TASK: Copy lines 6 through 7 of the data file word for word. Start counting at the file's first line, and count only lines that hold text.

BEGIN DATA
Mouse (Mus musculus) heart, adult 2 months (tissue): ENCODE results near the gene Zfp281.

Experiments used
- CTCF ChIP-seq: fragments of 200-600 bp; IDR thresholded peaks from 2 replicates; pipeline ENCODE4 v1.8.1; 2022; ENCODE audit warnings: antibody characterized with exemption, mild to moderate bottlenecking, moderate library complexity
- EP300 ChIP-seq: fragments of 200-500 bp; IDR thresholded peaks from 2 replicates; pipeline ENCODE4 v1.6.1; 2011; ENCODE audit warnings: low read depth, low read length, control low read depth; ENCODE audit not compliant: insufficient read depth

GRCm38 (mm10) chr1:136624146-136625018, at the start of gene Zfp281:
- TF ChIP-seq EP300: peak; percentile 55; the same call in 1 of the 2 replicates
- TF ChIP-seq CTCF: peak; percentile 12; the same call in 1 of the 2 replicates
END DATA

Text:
- TF ChIP-seq EP300: peak; percentile 55; the same call in 1 of the 2 replicates
- TF ChIP-seq CTCF: peak; percentile 12; the same call in 1 of the 2 replicates